Benchmade Mini Crooked River

This is the ultimate camp knife, and is a true modern take on the classic Buck 110 — worth every penny.

I’m a medium sized blade kind of guy. I don’t love small blades, and I don’t love big blades. I like knives that sit right in the 2.7-3.1” cutting edge length. That’s enough blade that the balance and handle length are nice, but still small enough to slip into your pocket.

I’m also not a heavy knife guy. I’m not a someone who loves to clip a knife to the top of their pocket (though I used to be). I tend to like the knife to sit in pocket, hopefully out of the way. Because of all of that, a knife that is thin and light really catches my attention (Benchmade Mini Bugout being a prime example).

There is, however, no denying that sometimes big and beefy is what you want in a knife. No denying that Benchmade’s Crooked River family doesn’t look amazing. So a while back I picked up the Benchmade Mini Crooked River, and it’s pretty neat, even if it doesn’t conform with any of my pocket knife ideals.

Sometimes overbuilt and amazing looking tools deserve you tossing what you normally look for out the window, and embracing the absurd nature of them. I love this knife, but it is also massive to carry.


You might be wondering how a ‘mini’ version of a knife could possible be too large for my 2.7-3.1” blade length standard, but in Benchmade terms ‘mini’ simply means “smaller than the other one”. So this is a CPM-S30V (Benchmade standard, plenty fine) blade that clocks in at 3.4”.

In other words it’s a big knife for a mini.

Adding to that is a lovely clip-point blade shape — one that really gets the job done. I love this blade. It offers a nice pointy tip with a narrow profile and a beefy working section to get down to business.

For boxes, this knife can be tricky as it can easily plunge too deep and destroy whatever backpack you ordered (one close call for me). But for working with the blade, for more serious tasks — this blade rocks. For cutting fruit, it rocks. For breaking down the recycling, garbage, or cutting errant sprouts off a tree trunk, this knife is great.

Nimble, but serious.

Carry In Pocket

This knife sucks to carry in your pocket without the clip. It’s too big, too heavy, and too fat to sit in the bottom of your pocket. So for that you need to carry it with the clip.

Unfortunately it has Benchmade’s worst clip possible. It’s not a deep carry clip, nor is it a nice feeling clip. I constantly felt as though I was going to destroy my pants using the clip on the pocket with it. Even the deep carry mini pocket clip from Benchmade would have been a huge step up. But no, that’s not what you get, so you should plan on throwing away the clip instantly.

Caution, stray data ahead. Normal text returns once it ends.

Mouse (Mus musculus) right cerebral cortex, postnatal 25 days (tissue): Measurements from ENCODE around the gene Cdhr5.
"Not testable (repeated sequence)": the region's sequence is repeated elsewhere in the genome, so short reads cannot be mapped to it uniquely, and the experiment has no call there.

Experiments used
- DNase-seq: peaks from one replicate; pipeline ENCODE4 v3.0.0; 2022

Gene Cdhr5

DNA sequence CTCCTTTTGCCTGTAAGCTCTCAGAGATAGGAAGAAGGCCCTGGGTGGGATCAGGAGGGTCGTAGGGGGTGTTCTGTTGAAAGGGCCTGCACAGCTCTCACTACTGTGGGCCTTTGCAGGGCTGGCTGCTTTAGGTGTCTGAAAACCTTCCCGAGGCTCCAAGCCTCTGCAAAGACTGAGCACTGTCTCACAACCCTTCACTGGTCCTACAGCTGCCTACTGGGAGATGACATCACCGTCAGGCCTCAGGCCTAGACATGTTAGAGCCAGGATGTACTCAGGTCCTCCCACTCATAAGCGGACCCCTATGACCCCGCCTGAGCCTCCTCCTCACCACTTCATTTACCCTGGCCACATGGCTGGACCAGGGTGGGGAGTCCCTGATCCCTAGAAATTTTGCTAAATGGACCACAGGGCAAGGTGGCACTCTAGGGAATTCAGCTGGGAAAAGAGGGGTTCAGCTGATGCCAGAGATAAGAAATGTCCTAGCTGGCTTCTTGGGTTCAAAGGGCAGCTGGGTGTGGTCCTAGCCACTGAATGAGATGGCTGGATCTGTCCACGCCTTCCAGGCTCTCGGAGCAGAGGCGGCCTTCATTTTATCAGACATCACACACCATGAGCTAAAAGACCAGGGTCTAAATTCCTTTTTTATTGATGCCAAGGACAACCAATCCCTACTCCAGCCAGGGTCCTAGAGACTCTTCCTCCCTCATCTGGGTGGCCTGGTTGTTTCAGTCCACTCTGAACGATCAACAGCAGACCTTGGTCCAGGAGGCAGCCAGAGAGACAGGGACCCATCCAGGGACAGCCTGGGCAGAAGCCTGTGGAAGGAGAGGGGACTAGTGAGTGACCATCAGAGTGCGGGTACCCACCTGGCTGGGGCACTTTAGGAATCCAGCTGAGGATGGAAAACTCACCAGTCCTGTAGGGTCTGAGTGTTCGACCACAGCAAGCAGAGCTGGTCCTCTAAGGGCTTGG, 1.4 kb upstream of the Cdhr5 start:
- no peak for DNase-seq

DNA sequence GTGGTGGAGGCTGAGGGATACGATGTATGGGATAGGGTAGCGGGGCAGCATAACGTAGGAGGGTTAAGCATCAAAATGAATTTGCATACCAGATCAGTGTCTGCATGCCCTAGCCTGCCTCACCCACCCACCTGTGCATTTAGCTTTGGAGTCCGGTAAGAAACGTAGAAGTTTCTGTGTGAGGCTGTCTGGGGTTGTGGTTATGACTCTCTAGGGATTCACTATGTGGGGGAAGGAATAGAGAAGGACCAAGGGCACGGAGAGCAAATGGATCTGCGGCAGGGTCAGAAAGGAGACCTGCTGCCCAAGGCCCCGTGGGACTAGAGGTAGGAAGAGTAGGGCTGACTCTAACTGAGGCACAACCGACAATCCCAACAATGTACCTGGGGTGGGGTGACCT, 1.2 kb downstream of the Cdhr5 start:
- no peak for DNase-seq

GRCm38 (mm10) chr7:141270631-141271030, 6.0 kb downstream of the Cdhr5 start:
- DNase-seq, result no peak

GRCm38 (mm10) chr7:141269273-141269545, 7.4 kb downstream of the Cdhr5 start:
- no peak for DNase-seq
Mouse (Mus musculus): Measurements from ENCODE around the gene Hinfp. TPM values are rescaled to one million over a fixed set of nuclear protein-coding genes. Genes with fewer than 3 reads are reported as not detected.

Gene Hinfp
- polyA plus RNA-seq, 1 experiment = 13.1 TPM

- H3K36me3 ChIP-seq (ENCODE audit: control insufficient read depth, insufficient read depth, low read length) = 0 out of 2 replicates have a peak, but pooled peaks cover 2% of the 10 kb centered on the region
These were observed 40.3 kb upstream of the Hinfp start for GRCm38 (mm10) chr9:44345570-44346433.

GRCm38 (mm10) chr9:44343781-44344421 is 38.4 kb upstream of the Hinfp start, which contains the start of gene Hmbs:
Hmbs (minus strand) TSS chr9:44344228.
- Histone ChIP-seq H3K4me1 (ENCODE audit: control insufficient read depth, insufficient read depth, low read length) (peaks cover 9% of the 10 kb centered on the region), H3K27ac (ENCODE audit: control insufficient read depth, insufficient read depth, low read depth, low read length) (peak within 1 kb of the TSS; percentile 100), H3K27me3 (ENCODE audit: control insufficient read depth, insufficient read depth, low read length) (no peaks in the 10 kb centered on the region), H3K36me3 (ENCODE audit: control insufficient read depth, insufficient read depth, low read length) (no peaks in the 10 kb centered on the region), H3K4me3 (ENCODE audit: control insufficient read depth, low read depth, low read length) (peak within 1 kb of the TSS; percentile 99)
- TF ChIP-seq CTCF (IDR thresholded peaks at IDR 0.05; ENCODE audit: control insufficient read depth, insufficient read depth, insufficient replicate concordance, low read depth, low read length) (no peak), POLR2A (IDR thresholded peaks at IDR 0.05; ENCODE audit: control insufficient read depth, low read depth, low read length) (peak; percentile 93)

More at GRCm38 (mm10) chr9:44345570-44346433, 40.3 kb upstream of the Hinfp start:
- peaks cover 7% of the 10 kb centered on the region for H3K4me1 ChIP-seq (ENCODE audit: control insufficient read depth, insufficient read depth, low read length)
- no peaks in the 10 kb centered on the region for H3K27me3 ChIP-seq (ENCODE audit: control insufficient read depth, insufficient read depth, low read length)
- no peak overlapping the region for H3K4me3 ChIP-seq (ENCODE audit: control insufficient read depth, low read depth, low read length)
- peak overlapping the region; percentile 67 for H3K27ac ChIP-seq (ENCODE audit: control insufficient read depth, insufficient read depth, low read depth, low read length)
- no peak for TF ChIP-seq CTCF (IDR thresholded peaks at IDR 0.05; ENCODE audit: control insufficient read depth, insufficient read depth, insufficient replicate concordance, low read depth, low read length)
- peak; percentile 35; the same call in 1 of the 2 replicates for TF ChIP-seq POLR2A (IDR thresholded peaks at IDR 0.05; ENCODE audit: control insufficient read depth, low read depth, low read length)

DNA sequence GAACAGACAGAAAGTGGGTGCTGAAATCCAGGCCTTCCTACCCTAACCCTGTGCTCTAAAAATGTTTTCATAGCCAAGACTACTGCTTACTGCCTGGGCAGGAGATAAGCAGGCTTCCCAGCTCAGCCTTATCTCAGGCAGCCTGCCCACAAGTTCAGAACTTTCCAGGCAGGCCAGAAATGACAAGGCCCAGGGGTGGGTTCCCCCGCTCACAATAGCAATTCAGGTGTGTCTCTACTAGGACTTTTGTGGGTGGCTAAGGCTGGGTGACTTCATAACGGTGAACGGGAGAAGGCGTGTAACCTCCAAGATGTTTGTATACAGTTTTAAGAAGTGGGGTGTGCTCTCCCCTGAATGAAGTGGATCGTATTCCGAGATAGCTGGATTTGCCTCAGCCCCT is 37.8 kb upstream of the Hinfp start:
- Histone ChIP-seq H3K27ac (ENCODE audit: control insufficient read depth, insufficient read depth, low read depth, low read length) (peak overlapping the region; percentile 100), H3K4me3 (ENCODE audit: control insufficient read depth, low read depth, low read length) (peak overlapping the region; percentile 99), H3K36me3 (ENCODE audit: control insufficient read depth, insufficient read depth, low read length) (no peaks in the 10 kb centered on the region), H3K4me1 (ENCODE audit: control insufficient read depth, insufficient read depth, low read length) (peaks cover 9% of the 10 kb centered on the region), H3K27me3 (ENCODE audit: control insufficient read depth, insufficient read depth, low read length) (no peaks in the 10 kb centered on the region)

To remedy, I installed a Lynch NW deep carry Titanium pocket clip and immediately my feelings about this knife changed (for $20, this is a crazy good upgrade if you are someone who carries with a clip). Whereas in the past I felt this particular clip added too much bulk to my knives, now it feels balanced with the Mini Crooked River and is a true joy to use on my pocket. My pants feel like they are not being ripped to shreds, while the retention remains very solid. It’s also nicely rounded on the edges, and I suspect will wear your pants much slower than your standard shitty Benchmade pocket clip.

To recap: get a better clip for the knife, and plan on carrying it with a pocket clip.

Once you carry with a pocket clip the size and weight of the knife is far less of a big deal. So much so that I carry it around clipped in my shorts pocket without even realizing I still have it on me.


This knife has been fantastic to use. It’s pure overkill for the majority of everything in my life. At no point have I needed this blade, and in many cases I used this knife instead of a more dedicated tool simply because I wanted to. For me that’s a sign of a good knife to use: you want to use it over something which might do the job better.

On a road trip we took while testing this knife out, I carried it as my only knife during the trip. And when the AirBNB offered nothing but dull and crappy kitchen knives, it became the fruit slicing champ of the kitchen. Was it ideal? No, but it worked far better than my normal EDC knives would have worked.

It is big, but the large and long handle balances the blade size so well that you forget you are using an oversized knife. And not to mention just how great the handle looks with the stabilized wood and orange accents. It’s amazing.

In a lot of ways, this knife feels like a successor to the classic Buck 110 I have. That insanely beefy knife is sweet, and mine was inherited from my grandfather and has a long story. The Mini Crooked River is a an excellent modern take on that knife.


There are better knives. The full sized Bugout being one of them. But nothing that looks like this, and if you need a good point to your blade, this clip point is a better shape than the drop point of the Bugout.

Benchmade also lets you customize it to upgrade the steel (M4 and S90V both being options, yesss), and yes select a better pocket clip (grab the mini deep carry).

I won’t be parting ways with this knife, it’s really that good. But I likely won’t use it a ton either, because while good, it is still large and heavy. It’s not a backpacking knife, that’s the Bugout, there’s nothing better there. It’s a camp knife. It’s a hunting knife. It’s a working knife.

With those caveats, and if you like a more substantial knife, you should get this one, but know they are not cheap (REI Affiliate Link).

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